Priests who burn out don’t get there overnight. Anymore than a stockbroker, a teacher, a spouse, a government worker, a writer, a small business owner. Burn-out amongst those in a religious vocation is not distinguished by the kind of work they do versus others. The dysfunction is within the person. We are not known to God and to others by what we do, but who we are called to be, and then do. And all to His glory, not ours.
If someone reaches the end of the line burned-out or worse diagnosed with PTSD, something was wrong from the beginning. And not with the vocation, itself. Take that same burned-out person and put him or her in a different vocation, and my guess is the same patterns repeat. We each can identify people in our lives who fall in this category – the workaholic. A wide range of occupations are most likely represented.
A ‘workaholic’ (a person who compulsively works hard and long hours) appear to be addicted to their work. Along the lines of alcoholism. Alcoholics are addicted to liquor.
But people addicted to any substance – liquor, work, drugs, the internet – continue not for the specific substance but for the escape provided by the substance. That’s the dysfunctional part.
In the church, if a priest does not establish healthy boundaries at the beginning of his or her ministry, they are at risk for setting in motion dysfunctional patterns that will quickly lead to burn out.
Somewhat counter-intuitively I don’t think the boundaries are first established between work and home, especially in vocations that could be lived into 24/7, such as ministry, but also doctors, public defenders, therapists, protective services (military, police, firefighters) and others.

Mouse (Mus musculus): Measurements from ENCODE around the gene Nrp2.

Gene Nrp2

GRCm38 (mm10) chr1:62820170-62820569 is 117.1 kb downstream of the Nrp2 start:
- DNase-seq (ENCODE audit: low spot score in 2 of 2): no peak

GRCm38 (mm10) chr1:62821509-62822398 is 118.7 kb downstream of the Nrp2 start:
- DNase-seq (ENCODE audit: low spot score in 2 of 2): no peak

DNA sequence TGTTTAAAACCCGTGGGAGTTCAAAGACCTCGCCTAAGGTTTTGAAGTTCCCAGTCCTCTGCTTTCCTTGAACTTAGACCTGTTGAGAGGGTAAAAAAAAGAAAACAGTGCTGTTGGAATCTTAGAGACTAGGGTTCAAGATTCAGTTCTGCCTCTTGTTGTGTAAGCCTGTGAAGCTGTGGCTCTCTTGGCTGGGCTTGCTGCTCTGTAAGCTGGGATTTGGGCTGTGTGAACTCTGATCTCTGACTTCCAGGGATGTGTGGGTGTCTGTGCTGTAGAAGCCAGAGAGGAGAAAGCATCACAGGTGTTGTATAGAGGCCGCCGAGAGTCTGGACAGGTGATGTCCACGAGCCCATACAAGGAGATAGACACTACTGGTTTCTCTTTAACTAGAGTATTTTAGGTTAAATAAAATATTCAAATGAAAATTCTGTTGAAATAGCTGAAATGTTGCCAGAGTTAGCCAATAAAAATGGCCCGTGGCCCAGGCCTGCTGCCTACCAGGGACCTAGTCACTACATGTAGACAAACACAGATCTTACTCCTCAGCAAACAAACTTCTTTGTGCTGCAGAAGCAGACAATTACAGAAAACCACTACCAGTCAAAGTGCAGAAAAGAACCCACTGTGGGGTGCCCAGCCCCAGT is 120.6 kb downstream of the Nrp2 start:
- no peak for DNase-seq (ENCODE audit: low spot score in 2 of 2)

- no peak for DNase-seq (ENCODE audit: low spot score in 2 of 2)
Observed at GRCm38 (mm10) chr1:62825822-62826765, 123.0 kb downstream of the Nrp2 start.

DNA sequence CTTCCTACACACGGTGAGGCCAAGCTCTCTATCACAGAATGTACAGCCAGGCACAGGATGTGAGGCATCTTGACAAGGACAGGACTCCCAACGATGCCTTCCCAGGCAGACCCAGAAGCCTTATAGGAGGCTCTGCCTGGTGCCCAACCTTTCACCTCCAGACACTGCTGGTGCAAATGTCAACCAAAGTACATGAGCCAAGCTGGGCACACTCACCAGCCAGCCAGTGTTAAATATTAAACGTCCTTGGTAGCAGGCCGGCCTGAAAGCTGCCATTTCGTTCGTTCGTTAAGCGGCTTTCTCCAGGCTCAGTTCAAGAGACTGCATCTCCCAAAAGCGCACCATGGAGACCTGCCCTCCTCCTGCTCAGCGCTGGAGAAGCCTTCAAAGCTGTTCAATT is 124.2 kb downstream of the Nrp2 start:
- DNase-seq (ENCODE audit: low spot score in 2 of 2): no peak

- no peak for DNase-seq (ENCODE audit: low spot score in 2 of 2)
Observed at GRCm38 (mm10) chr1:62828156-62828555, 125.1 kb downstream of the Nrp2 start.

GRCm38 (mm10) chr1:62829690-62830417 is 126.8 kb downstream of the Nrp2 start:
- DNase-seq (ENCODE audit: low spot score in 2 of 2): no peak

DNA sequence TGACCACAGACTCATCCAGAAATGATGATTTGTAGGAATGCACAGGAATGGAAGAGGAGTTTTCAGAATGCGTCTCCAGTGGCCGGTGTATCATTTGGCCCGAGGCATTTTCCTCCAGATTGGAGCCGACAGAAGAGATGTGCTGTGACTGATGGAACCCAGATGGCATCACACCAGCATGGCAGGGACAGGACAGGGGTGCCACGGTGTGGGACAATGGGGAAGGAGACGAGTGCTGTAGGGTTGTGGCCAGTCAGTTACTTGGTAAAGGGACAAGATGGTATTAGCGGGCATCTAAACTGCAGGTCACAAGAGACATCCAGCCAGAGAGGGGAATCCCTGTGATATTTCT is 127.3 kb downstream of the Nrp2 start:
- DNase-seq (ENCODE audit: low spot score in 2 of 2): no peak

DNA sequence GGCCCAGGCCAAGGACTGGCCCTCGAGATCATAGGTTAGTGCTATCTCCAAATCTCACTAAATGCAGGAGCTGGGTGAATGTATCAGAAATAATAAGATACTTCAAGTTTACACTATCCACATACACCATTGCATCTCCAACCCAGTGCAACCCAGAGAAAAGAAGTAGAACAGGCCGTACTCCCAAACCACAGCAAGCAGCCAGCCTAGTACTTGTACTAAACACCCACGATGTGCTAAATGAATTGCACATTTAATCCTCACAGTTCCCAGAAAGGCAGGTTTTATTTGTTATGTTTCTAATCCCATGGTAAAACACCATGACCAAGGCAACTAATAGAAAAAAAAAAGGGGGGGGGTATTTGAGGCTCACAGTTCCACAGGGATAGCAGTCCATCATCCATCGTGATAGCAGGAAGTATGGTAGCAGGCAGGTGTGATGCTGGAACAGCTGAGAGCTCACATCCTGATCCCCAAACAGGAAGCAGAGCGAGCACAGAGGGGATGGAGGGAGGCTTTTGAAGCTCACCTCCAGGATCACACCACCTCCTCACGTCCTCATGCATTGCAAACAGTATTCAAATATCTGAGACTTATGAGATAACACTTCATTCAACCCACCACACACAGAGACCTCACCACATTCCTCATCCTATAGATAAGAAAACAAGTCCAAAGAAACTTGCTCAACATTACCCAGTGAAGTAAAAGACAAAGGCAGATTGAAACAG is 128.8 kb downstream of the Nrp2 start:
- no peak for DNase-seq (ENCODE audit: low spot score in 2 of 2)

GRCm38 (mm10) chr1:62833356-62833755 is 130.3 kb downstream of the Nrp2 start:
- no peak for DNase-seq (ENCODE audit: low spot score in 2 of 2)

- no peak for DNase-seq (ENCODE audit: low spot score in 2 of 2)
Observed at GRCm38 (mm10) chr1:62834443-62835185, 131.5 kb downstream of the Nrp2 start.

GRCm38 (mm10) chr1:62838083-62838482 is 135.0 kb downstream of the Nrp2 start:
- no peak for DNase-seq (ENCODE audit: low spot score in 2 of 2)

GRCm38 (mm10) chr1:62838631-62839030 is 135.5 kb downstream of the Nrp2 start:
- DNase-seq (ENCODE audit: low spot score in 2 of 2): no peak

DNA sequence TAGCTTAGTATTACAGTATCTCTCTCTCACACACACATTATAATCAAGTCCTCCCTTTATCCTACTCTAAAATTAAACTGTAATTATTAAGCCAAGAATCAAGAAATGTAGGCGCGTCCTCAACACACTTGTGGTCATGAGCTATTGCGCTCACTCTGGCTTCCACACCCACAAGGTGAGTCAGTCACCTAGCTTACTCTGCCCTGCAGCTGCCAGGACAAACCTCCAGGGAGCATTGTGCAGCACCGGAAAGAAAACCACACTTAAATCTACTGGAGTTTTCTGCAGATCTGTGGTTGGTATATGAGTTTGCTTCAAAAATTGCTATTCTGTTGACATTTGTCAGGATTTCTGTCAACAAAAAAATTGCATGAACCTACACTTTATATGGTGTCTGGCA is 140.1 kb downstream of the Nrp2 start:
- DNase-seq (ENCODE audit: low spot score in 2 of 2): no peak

Rather the boundaries I am thinking of need to be established in the self first, and then in the workplace. A burnt-out priest is one who entered ministry believing it was all in his or her hands, and left not enough space and room for God to move.
Church leadership that is centered on the priest – either on the personality of the priest or the functionality of the priest (they do it all) is dysfunctional leadership. In the Episcopal tradition the danger is not so much in the first category of personality-based leadership dysfunction, but instead, the latter ‘priest-do-it-all’ dysfunction.
Many priests enter ministry with every intention of living into the zeal for the gospel, for God’s church, but end up doing it all. And some find refuge in this – a safe, righteous harbor. A place to “be” in the world as defined by what they “do” in the world. Loved for what they do for the church. Affirmed. Those that end up doing it all in a church find it a worthy escape from the machinations of life outside the church where they are at risk for being known as something more than what they do.